The Foreign Service Journal, November 2006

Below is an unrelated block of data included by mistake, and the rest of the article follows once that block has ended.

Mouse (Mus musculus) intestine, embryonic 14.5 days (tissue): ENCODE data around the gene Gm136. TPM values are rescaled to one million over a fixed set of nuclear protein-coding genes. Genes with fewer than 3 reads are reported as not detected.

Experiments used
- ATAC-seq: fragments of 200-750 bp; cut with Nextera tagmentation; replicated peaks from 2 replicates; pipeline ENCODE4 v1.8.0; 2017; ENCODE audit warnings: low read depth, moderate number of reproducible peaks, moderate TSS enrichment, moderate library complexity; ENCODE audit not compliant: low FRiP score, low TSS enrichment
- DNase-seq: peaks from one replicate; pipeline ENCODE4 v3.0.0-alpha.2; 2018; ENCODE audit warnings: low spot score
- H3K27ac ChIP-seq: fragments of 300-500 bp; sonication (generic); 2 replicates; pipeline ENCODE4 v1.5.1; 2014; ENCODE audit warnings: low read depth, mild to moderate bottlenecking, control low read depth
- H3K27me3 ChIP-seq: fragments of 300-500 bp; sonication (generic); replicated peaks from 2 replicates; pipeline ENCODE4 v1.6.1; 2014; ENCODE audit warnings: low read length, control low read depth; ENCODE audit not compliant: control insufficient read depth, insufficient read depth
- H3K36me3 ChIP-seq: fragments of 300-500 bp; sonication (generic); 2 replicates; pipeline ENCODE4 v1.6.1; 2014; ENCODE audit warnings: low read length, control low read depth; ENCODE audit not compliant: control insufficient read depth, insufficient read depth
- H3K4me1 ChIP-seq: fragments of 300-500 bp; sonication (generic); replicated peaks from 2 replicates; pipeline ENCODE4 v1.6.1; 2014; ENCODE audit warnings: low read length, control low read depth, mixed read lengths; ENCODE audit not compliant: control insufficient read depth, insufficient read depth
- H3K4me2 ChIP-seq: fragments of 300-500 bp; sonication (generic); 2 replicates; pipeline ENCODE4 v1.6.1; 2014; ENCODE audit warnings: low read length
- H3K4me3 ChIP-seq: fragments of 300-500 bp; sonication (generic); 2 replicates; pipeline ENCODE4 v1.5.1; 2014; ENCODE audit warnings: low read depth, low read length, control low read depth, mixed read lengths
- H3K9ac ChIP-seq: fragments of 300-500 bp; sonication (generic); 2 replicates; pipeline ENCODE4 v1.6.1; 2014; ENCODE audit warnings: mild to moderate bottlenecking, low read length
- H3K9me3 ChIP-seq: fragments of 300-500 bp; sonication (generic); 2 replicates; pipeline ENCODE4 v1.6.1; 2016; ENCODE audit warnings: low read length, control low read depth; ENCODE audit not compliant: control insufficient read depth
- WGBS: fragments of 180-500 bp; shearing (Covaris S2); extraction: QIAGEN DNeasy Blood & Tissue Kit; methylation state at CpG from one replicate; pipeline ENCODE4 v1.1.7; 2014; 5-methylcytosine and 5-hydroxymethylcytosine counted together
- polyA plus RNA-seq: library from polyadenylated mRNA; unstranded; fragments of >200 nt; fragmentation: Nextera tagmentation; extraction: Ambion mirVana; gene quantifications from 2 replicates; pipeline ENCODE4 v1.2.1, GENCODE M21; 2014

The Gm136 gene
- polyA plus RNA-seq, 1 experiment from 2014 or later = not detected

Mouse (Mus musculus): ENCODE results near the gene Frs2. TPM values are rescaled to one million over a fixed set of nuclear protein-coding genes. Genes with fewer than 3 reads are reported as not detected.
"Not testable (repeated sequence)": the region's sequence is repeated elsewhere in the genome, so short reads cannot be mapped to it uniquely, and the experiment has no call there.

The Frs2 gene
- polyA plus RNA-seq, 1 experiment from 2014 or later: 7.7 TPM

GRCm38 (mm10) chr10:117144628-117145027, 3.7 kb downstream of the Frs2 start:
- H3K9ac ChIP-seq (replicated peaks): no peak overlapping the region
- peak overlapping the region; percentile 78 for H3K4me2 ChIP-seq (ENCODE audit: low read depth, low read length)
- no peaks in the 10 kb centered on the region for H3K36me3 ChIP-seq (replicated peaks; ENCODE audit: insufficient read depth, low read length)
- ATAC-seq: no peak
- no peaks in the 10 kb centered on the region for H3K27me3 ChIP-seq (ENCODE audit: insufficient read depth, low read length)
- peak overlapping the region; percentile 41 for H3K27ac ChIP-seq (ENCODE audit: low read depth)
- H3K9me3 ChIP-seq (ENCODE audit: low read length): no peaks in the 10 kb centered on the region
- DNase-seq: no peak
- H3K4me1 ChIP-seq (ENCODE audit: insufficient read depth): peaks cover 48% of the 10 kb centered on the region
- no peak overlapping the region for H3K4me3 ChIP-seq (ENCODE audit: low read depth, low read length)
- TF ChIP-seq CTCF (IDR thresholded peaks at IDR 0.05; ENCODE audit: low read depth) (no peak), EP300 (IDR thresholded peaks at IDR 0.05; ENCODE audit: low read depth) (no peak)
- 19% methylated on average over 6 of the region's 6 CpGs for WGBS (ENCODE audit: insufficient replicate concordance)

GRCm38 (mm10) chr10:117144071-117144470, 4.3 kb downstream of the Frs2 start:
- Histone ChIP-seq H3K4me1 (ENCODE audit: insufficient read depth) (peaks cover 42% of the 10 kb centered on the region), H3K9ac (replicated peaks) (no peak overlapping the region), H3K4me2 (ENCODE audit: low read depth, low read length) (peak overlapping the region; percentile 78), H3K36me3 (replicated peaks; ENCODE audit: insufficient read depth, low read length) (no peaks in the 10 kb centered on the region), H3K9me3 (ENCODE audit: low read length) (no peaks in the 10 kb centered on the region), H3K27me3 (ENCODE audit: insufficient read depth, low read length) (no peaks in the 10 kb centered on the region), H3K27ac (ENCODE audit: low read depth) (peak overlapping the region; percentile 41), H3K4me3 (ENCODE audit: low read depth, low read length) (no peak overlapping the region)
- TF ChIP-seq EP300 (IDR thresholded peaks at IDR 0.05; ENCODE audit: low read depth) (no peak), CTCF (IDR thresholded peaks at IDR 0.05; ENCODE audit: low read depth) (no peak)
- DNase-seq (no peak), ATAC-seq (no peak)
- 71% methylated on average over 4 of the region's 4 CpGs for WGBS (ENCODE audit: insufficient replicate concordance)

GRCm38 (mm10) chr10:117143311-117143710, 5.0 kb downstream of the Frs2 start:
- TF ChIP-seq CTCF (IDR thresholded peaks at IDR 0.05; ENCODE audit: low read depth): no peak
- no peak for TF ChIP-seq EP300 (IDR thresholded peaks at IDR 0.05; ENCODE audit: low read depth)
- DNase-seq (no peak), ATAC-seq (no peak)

living abroad totaled more than one billion dollars, or a quarter of Haiti’s GDP. Haitian-Americans form a dis- tinctive and increasingly active political force in many U.S. communities, particularly in Florida and New York. This community represents a ready reserve of needed skills and financial resources that has never been fully tapped. Successful Haitians such as businessman Dumas Simeus, CEO of Simeus Foods International, are involved in their homeland through charity organizations, medical missions and village improvement projects. Such efforts do little, however, to raise national living standards, create permanent jobs or improve the economy. Currently, legal red tape and bureaucratic inefficiency discourage invest- ments by expatriates. Haiti’s newly-convened Parliament should make it a priority to update and streamline laws governing foreign involvement and the creation of new businesses. For his part, Pres. Préval should encourage overseas Haitians to return home by simplifying adminis- trative procedures for travel and investment. Moment of Opportunity The success of Haiti’s new government is of vital importance to the United States. Given its location, Haiti remains a potential source of mass, unregulated migra- tion. A repeat of the “boat people” crisis of the 1970s is possible if conditions deteriorate. In addition, Haiti re- mains an important conduit for the flow of narcotics into the United States. The Drug Enforcement Administra- tion estimates that 10 to 15 percent of cocaine entering the U.S. transits Haiti. Finally, Haiti is a potential source of public health problems, as demonstrated by the previ- ous experience with HIV/AIDS. Haiti is also important to the United Nations. The country has become a poster child for the failure of international interventions in crisis states. This is due largely to the revolving-door nature of U.N. missions and the fecklessness of multilateral involvement in the past decade. In March 1996, the U.S.-led Multinational Force handed off to the first U.N. Mission in Haiti; it was an extremely well-prepared and seamless transition that should have been the model for subsequent U.N. involvement. Instead, UNMIH (1994-1996) handed off to a “revolving door” of follow-on peacekeeping mis- sions: the U.N. Support Mission in Haiti (1996-1997); the U.N. Transition Mission in Haiti (1997); the U.N. Civilian Police Mission in Haiti (1997-2000); and, final- ly, the current International Civilian Support Mission in Haiti. With each new mission, the U.N. peace- keeping force actually became smaller and its influ- ence waned. The last U.N. mission in this series, the International Civilian Support Mission in Haiti, was authorized by the General Assembly (not the Security Council) in March 2000 to avoid Russian and Chinese vetoes. MICAH’s mandate was to “consolidate progress” already made in developing the Haitian National Police and in promoting respect for human rights. It was authorized to field 36 U.N. police officers; but five months into the mission, only three had arrived. At the time, Haiti was at the beginning of the power struggle over the results of the May 2000 parliamentary and local elections that would eventually doom Pres. Aristide’s second term. As the country headed toward political crisis, the U.N. mission was reduced to irrelevancy. With the installation of Haiti’s new government, a turn- ing point has been reached which the U.S. and the inter- national community cannot afford to ignore. The lessons learned during previous episodes of international inter- vention should be recalled and applied. • Above all, international assistance should be coher- ent, consistent and implemented through the Haitian gov- ernment. Circumventing it by channeling international assistance through nongovernmental organizations will be counterproductive. Haitian ministries must be engaged and held accountable. There is no other way to create sus- tainable administrative capacity. • International assistance must be provided for the long term. Another attempt to execute an “exit strategy” of quick fixes to chronic problems will be self-defeating. Toward this end, Canada has proposed an assistance pack- age extending over five years. Other donors have similar- ly indicated an intention to remain engaged for the fore- seeable future. • Finally, as the largest donor, the U.S. must take the lead in improving the capacity of the Haitian government to provide effective governance and ensure the rule of law. Such programs must result in the creation of a civil service that can plan, budget and implement effective programs. The U.S. must also help create a police force, courts and prisons that perform in a manner consistent with internationally recognized human rights and judi- cial standards. Nothing is more important than finally providing justice to Haiti. F O C U S 50 F O R E I G N S E R V I C E J O U R N A L / N O V E M B E R 2 0 0 6